The GT class rules state that the basic structure of the engine, body and chassis remain similar to the production counterpart, but this left plenty of room for Prodrive to rework the 550. First up was the engine, which had proven fragile in the Italtecnica cars. The strengthened V12 was slightly increased in size and fitted lower and further back in the chassis for a better weight balance. Extensive use of carbon fibre throughout the car dramatically reduced the weight to the 1100 kg limit set by the FIA. A huge rear wing finished off the carefully designed and very attractive aerodynamics package.

In round six of the eleven-round championship, seasoned drivers Alain Menu and Rickard Rydell debuted the new racer at the Hungaroring. Teething problems saw the car retire early in the race, but the pace was promising. Just two rounds later at the A1 Ring in Austria, the Care/Prodrive 550 Maranello scored its first win in the hands of Peter Cox and Rydell. A third place finish at the Nürburgring and a victory at Jarama followed to complete this promising debut season. In 2002 more cars were constructed for additional privateers and more victories were scored in the FIA GT championship. Prodrive entered one car in the 2002 24 Hours of Le Mans and qualified for the GT pole ahead of the favoured Corvettes and Vipers. Rydell, Menu and Tomas Enge led their class rivals until a flaming oil leak forced their retirement in the 13th hour.

All the lessons learned in the two previous seasons were applied in 2003, which saw a complete domination of the GT championship by the Prodrive 550 Maranellos entered by the BMS Scuderia Italia team. Veloqx Prodrive returned to Le Mans and beat the fastest Corvette by ten laps to score Ferrari's first GT class trophy in almost thirty years. Perhaps the biggest compliment came from Ferrari when they announced a competition version of the 575M Maranello. Although the works built racer took a victory at its debut in the last round of the 2003 season, it has since rarely been able to match the 550 GTS Maranello's pace.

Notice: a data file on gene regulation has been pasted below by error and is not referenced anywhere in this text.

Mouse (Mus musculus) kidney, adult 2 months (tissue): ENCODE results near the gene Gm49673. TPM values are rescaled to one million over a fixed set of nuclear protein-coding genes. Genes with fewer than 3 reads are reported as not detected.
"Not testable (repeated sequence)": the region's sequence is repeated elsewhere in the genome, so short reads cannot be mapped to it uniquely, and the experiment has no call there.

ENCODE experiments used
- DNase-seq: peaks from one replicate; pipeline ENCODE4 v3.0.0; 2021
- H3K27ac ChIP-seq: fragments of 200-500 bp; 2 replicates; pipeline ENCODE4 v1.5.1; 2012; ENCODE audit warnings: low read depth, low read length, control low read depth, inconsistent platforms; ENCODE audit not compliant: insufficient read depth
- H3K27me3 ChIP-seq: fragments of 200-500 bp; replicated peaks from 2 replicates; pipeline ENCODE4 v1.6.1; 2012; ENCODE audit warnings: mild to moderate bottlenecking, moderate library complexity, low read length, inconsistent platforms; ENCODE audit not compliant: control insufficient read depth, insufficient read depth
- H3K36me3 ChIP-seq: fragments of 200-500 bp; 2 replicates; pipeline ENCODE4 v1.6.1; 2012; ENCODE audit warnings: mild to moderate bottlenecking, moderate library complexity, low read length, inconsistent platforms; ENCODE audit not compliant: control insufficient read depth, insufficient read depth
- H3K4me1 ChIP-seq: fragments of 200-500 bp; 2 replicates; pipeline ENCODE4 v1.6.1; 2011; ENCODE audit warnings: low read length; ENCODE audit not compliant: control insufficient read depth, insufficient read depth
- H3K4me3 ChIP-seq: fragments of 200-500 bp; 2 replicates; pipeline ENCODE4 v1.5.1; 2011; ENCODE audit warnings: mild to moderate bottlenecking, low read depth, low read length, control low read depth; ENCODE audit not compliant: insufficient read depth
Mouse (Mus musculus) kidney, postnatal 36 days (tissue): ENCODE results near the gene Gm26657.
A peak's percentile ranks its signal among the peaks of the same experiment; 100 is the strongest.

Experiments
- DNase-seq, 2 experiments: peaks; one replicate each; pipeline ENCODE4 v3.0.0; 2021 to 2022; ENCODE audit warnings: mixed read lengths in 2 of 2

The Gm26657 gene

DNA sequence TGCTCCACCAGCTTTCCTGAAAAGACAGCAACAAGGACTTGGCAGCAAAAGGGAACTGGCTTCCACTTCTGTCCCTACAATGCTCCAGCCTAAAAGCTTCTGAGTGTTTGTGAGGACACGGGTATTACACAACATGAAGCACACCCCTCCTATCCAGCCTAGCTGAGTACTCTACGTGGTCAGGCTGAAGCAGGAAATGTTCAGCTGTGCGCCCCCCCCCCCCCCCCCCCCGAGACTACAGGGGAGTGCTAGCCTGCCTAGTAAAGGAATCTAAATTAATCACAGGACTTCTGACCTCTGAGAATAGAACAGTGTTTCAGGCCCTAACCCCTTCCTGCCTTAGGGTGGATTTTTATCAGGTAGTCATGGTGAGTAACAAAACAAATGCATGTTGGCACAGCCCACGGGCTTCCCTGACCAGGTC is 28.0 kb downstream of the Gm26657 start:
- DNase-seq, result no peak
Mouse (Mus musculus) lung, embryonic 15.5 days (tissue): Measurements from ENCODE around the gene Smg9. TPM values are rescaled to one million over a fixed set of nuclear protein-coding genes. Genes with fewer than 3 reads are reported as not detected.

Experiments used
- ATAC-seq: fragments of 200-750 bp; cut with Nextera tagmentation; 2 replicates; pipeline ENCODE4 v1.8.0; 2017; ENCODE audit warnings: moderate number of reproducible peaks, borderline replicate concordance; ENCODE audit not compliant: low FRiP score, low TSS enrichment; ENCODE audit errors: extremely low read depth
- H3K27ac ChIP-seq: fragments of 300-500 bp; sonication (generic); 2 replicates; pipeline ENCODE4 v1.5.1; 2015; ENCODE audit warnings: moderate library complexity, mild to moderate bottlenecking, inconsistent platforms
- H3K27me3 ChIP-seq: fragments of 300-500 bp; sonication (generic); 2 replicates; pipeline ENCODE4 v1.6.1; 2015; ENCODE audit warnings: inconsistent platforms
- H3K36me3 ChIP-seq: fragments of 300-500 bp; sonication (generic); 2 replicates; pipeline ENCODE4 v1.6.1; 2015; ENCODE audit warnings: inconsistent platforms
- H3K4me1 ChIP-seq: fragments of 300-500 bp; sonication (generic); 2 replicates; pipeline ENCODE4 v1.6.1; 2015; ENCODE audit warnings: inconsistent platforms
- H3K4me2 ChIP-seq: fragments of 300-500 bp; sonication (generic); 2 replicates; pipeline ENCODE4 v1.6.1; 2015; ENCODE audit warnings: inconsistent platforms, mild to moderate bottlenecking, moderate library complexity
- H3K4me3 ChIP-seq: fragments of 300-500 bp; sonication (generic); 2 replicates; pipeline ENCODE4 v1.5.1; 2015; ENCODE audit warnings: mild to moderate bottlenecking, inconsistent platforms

More success came in 2004 with BMS Scuderia Italia continuing their stronghold on the FIA GT Championship. At Le Mans the Maranello again impressed with blistering lap times, but couldn't ultimately overtake the two Corvettes. Because both the Corvette and Maranello proved capable of prototype-matching pace, they were penalized with additional ballast for the 2005 running of the legendary endurance race. This didn't seem to affect the Corvette team since they had a completely new car, but the privateer Maranellos were left severely hampered and subsequently unable to challenge the new Corvette C6.R and the Aston Martin DBR9.

Prodrive concluded their involvement with the 550 Maranello project in 2004 after being commissioned by Aston Martin to construct a racing version of the DB9. In the GT championship, privateer Maranellos were frequently outpaced by the Maserati MC12 but in the Le Mans Endurance Series (LMES) they continued to show their worth with class victories in most rounds.

Thanks to Frederic Dor and Prodrive a new chapter has been added to Ferrari's racing history. The successes scored by the 550 GTS Maranello reminded of the marque's finest hours when cars such as the 250 GTO and 365 GTB/4 Daytona Competitizione's dominated GT racing. With Ferrari's own 575 GTC not a great success, it is uncertain when another gold-lined chapter will be added again.

Featured are a number of 550 GTS Maranellos in action in the 2004 and 2005 Le Mans preliminaries and in various rounds of the 2004 and 2005 LMES championship at Spa and Monza.

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  Article Image gallery (87) Specifications User Comments (4)